How often do patients who undergo incisional ocular surgery fill a prescription for an opioid medication? Despite increased awareness of the opioid crisis in the United States, researchers at the University of Pennsylvania found that the odds of having an opioid prescription filled after ocular surgery was more than 3 times higher in 2014-2016 than in 2000-2001.1
“Though opioid abuse has been declared a public health emergency, until now little has been known about the association between opioids and ocular surgery,” said coauthor Brian L. VanderBeek, MD, MPH, MSCE, at the Scheie Eye Institute in Philadelphia. “The findings of our study provide a basis for discussing the role of opioids in postophthalmic surgical management.”
TYPICAL RECIPIENT. Scleral buckling surgery is one of the top three ocular surgeries for which patients are likely to be prescribed an opioid medication. This image was originally published in the ASRS Retina Image Bank. Manish Nagpal, MD, FRCS (UK), and Gayathri Mohan, Retina Foundation. Buckled Silicone Oil Filled Eye. Retina Image Bank. 2019; Image Number 31131. © The American Society of Retina Specialists.
Study specifics. The researchers used medical claims data from a U.S. insurer’s database for the period of January 2000 through December 2016. For the primary analysis, the researchers looked at the rate of filled opioid prescriptions for each ophthalmic subspecialty surgery over time.
Results. A total of 2,407,962 incisional ocular surgeries were included; of these, 45,776 (1.90%) were associated with a filled opioid prescription. The lowest number of filled prescriptions was in 2000-2001, in which 671 prescriptions were filled for 53,912 surgeries (1.24%). In contrast, in 2016, 5,851 prescriptions were filled for 282,106 surgeries (2.07%). Multivariate logistic regression showed that year of surgery was significantly associated with filling an opioid prescription, with the highest odds in 2014 (odds ratio [OR] 3.71), 2015 (OR, 3.33), and 2016 (OR, 3.27).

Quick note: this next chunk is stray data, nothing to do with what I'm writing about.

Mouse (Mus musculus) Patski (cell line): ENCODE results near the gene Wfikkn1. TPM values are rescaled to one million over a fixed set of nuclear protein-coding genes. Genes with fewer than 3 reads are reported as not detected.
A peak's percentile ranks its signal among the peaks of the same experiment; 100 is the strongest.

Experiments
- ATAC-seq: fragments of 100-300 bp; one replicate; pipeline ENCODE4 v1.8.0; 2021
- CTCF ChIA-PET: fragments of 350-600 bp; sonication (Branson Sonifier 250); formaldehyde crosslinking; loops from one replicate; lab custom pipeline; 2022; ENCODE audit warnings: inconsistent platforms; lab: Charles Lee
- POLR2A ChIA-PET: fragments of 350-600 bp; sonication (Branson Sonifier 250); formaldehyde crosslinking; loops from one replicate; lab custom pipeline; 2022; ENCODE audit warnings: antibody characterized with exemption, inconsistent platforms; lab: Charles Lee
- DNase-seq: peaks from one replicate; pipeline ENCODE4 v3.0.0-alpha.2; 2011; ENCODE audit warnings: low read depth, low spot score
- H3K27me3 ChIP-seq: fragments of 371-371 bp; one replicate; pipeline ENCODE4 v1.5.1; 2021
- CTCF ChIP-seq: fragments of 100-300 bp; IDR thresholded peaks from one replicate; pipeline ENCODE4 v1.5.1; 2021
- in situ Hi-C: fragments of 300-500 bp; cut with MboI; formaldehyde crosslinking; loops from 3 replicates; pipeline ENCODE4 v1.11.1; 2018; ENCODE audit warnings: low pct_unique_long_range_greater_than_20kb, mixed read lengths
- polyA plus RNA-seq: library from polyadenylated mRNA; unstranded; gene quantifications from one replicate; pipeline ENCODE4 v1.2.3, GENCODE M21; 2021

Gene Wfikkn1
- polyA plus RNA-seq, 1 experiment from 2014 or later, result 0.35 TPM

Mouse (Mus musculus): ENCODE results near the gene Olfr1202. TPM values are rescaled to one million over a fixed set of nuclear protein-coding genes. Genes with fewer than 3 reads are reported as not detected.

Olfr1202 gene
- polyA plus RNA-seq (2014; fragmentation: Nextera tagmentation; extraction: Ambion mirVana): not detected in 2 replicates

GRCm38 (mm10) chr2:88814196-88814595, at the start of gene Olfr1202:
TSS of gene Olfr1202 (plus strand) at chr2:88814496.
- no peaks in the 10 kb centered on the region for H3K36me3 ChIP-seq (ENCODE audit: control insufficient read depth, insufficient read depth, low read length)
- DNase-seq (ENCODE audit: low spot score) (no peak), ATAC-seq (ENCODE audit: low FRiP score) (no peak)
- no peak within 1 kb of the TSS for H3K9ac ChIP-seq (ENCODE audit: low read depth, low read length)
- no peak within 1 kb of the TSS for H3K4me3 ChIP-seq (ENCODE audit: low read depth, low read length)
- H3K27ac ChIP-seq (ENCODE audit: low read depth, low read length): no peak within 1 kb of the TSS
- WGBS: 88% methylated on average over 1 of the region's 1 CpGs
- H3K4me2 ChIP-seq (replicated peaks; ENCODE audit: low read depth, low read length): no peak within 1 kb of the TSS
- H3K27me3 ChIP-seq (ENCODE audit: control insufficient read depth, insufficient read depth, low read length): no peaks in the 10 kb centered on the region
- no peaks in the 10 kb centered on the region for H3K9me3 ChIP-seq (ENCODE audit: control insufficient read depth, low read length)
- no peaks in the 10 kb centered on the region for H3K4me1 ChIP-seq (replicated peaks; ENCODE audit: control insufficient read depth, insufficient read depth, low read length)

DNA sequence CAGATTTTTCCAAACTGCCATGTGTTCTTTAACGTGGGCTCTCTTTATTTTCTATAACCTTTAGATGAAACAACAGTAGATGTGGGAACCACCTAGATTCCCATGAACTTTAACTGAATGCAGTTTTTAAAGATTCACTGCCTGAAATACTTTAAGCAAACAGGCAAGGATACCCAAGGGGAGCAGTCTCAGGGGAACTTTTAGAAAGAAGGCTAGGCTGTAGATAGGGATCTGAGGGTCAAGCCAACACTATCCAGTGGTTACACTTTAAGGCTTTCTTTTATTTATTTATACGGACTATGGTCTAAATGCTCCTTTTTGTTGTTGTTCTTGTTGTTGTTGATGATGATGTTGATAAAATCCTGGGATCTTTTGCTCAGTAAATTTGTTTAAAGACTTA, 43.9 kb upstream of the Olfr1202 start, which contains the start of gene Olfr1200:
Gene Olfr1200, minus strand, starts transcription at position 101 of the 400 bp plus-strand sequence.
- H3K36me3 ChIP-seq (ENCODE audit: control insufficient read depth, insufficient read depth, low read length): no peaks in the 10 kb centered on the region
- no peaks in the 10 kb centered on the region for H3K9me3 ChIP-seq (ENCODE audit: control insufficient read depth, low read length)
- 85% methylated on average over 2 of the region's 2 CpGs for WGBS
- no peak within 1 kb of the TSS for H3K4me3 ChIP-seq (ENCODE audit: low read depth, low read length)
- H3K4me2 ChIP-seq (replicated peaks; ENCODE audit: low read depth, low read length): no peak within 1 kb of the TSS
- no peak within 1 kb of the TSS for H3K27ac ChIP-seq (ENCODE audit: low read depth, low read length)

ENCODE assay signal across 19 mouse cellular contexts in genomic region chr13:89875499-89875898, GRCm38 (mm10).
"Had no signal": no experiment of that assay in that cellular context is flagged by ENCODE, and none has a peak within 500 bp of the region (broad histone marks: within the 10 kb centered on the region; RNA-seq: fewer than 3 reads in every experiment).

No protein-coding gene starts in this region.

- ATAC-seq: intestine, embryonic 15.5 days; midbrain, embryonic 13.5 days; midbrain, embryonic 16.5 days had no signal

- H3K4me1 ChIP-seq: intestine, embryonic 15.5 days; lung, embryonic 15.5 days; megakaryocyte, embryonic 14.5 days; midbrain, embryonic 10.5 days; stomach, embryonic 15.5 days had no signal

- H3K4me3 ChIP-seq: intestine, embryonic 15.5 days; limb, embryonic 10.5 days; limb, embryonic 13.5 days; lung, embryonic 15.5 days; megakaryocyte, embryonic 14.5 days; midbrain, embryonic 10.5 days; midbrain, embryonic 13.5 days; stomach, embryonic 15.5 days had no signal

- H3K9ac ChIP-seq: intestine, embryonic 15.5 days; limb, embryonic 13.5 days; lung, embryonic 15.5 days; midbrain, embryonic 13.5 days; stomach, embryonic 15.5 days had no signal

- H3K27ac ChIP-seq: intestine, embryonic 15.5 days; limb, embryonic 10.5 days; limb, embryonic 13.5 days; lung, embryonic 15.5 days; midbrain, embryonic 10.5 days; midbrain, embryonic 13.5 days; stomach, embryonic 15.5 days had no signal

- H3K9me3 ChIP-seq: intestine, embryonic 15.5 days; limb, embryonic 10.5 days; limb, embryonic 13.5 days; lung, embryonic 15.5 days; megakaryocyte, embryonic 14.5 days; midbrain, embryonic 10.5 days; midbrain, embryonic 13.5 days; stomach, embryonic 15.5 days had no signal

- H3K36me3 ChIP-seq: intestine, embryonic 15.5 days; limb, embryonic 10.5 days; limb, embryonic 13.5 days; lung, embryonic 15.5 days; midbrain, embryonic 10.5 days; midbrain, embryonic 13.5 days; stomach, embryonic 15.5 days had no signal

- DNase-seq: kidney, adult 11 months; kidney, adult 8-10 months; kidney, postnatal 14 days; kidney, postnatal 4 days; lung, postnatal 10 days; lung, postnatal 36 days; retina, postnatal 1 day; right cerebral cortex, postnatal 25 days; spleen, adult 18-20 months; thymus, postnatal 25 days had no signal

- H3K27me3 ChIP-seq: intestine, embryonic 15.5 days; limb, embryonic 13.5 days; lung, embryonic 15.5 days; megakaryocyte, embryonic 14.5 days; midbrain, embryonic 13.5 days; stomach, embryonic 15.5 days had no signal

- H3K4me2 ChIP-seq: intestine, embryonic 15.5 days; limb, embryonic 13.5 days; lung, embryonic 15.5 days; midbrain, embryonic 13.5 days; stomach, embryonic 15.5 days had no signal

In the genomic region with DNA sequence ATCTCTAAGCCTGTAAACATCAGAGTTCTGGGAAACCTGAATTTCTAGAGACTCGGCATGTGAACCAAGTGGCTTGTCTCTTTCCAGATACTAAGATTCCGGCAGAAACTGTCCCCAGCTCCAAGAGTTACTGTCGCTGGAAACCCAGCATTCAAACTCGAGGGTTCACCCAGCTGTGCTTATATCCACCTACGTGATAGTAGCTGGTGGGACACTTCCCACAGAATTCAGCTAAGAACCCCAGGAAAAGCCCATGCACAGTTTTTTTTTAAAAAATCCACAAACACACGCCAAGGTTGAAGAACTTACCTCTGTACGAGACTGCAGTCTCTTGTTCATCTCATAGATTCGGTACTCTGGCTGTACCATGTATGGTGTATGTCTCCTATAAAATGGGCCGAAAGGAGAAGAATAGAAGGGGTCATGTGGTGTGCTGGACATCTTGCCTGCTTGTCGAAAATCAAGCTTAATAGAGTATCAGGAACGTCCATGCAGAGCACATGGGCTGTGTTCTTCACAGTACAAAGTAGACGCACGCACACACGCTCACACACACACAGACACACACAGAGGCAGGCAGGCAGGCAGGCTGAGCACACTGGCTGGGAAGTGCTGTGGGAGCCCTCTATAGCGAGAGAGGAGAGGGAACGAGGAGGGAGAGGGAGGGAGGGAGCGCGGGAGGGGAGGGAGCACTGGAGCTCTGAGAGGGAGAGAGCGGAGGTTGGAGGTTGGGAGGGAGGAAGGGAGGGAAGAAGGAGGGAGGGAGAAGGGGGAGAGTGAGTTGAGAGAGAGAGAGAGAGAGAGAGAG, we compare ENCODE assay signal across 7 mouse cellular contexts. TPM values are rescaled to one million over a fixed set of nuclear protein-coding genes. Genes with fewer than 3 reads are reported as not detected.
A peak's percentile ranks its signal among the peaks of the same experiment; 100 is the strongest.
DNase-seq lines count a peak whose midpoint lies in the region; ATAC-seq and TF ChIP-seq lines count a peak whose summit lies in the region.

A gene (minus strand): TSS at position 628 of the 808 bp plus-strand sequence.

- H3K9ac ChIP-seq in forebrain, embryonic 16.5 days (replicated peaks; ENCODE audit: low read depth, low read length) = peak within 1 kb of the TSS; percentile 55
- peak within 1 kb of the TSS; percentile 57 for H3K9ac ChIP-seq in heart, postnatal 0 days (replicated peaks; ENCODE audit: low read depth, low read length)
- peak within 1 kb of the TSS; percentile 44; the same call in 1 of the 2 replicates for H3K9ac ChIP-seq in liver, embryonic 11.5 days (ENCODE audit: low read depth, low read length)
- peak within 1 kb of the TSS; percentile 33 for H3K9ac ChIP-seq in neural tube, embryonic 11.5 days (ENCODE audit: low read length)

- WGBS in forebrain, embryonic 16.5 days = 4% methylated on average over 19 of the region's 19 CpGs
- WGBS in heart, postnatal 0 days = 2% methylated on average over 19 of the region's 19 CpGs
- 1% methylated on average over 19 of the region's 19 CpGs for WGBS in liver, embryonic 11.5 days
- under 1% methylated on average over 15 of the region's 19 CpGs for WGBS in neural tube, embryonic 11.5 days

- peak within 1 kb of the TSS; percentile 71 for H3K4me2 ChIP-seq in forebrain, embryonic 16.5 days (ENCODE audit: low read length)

The highest prescription fill rates were associated with strabismus surgery, trauma, and retina surgery.
Bottom line. These findings suggest the rate of filled prescriptions for opioid medications are increasing for all types of incisional ocular surgery over time, the researchers said. They concluded, “Given the ongoing national opioid epidemic, we hope the trends of increased prescription use we have described will motivate clinicians to evaluate their opioid prescribing practices to help in reversing the epidemic.”
To help reduce unnecessary opioid prescribing, the CDC has published guidelines that cover such topics as risk assessment, drug selection, dosing regimens, and appropriate follow-up.2
1 Kolomeyer A et al. JAMA Ophthmol. Published online Sept. 19, 2019.
2 Dowell D et al. MMWR Recomm Rep. 2016;65(1):1-49.
Relevant financial disclosures—Dr. VanderBeek: NEI/NIH: S; Paul and Evanina MacKall Foundation: S; Research to Prevent Blindness: S.
For full disclosures and the disclosure key, see below.
Full Financial Disclosures
Dr. Deobhakta Alimera Sciences: C; Allergan: C.
Dr. Etminan None.
Dr. Friedlander None.
Dr. VanderBeek NEI/NIH: S; Paul and Evanina MacKall Foundation: S; Research to Prevent Blindness: S.
||Consultant fee, paid advisory boards, or fees for attending a meeting.
||Employed by a commercial company.
||Lecture fees or honoraria, travel fees or reimbursements when speaking at the invitation of a commercial company.
||Equity ownership/stock options in publicly or privately traded firms, excluding mutual funds.
||Patents and/or royalties for intellectual property.
||Grant support or other financial support to the investigator from all sources, including research support from government agencies (e.g., NIH), foundations, device manufacturers, and/or pharmaceutical companies.
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